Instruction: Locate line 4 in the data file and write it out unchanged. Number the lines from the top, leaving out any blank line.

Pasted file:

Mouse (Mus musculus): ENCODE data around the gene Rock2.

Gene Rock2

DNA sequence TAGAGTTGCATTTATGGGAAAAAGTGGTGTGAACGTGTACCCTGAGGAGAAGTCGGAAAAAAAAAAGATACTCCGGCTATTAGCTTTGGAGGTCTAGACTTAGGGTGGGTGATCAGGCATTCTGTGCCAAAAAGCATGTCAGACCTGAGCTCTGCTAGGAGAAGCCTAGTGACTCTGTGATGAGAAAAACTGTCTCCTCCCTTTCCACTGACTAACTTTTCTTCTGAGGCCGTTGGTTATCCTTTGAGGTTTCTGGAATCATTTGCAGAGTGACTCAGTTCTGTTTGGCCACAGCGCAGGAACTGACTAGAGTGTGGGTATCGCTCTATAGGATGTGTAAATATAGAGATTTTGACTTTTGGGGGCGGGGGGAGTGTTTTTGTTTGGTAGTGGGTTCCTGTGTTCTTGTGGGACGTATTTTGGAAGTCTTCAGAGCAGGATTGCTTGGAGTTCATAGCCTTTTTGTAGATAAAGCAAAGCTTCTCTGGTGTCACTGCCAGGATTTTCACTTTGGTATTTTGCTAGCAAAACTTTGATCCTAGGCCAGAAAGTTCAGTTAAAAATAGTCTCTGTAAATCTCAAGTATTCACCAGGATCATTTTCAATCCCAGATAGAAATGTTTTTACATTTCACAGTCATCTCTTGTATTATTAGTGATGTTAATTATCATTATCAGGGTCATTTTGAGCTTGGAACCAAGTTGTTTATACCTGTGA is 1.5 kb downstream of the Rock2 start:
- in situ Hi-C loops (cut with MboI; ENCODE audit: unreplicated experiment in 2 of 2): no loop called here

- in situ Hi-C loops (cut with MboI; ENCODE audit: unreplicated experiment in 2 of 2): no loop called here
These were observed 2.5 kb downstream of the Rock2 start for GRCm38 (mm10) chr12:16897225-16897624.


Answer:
- in situ Hi-C loops (cut with MboI; ENCODE audit: unreplicated experiment in 2 of 2): no loop called here